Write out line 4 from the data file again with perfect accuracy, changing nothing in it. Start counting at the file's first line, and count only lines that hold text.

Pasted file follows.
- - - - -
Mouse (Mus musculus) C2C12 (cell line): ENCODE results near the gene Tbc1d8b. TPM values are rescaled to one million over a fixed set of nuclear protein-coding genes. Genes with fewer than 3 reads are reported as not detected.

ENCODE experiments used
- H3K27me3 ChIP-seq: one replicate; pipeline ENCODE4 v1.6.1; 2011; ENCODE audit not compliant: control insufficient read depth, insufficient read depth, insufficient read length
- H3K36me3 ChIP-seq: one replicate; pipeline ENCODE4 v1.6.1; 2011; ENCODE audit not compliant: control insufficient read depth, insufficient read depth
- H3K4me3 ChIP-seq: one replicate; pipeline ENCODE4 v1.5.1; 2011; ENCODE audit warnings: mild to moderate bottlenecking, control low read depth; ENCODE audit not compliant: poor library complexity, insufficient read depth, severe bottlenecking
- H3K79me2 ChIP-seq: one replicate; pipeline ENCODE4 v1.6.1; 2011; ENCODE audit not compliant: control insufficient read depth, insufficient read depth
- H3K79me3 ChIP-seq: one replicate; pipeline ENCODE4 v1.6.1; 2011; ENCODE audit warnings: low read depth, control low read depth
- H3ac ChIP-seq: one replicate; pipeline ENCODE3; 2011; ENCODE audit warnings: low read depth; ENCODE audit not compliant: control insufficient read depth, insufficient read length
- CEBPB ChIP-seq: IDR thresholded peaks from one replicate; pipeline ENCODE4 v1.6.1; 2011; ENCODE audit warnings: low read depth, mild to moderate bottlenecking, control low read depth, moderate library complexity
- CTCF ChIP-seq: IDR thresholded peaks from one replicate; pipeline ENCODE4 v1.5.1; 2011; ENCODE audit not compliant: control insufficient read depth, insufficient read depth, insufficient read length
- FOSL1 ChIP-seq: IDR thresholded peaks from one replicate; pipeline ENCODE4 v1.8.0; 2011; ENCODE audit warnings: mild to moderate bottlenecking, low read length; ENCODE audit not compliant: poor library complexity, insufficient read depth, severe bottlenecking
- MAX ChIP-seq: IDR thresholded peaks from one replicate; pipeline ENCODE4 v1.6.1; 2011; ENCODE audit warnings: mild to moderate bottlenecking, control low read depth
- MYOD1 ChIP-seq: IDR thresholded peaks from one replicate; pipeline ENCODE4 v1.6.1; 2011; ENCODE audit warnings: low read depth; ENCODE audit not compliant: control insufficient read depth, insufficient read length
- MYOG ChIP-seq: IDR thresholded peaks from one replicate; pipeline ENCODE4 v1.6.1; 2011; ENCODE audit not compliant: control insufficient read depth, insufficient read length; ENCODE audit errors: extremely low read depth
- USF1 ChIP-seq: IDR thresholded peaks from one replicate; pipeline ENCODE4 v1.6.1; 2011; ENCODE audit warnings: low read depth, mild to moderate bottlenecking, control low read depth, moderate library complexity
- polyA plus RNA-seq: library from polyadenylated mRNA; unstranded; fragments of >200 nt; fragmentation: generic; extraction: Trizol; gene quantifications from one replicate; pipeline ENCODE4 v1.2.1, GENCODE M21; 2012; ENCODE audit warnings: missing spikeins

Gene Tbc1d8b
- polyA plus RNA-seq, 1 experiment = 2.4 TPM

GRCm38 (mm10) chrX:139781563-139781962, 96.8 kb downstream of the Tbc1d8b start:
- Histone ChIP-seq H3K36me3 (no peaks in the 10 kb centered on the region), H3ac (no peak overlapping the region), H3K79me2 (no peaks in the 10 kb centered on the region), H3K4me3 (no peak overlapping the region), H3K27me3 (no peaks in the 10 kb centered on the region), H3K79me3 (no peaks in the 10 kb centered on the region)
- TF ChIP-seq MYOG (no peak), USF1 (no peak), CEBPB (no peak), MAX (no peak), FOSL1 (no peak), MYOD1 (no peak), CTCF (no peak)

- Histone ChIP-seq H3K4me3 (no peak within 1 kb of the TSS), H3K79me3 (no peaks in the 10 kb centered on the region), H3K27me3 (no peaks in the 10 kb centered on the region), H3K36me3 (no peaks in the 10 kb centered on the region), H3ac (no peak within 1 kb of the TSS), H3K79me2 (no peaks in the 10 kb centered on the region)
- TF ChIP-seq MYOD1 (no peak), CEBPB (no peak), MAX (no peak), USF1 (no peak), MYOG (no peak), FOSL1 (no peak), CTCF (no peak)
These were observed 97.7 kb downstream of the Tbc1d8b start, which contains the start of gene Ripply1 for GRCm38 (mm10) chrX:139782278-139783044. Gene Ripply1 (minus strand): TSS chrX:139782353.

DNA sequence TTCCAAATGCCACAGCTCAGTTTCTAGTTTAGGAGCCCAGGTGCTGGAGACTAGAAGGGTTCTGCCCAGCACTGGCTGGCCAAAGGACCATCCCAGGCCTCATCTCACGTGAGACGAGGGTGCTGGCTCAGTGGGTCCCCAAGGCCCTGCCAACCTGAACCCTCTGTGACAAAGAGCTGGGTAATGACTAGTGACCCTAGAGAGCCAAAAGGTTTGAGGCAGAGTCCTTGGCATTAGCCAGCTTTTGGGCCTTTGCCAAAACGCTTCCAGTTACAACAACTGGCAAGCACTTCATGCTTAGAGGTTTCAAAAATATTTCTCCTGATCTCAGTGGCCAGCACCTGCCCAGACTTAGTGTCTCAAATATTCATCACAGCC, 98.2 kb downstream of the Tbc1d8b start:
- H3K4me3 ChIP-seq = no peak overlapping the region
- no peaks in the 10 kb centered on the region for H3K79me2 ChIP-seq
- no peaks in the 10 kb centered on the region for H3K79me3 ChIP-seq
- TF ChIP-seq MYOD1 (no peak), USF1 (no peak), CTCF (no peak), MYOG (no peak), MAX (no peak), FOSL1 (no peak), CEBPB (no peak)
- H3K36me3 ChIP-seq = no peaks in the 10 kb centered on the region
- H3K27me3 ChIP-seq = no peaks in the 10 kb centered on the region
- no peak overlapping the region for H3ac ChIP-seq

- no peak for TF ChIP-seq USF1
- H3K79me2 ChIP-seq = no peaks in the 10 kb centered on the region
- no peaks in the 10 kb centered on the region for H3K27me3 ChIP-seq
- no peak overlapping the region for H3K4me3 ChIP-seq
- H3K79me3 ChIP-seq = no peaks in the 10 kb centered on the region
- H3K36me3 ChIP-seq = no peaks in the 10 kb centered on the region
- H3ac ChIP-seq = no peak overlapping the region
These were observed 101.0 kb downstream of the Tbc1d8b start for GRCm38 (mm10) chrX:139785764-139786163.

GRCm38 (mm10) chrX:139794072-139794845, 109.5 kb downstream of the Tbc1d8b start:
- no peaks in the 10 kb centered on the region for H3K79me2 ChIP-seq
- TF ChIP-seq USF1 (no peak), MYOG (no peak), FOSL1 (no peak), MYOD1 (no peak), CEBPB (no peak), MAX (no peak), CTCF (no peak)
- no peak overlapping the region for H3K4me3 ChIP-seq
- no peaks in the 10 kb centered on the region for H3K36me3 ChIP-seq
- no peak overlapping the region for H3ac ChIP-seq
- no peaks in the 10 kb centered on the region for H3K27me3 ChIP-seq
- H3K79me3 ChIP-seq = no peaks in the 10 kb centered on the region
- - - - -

- H3K36me3 ChIP-seq: one replicate; pipeline ENCODE4 v1.6.1; 2011; ENCODE audit not compliant: control insufficient read depth, insufficient read depth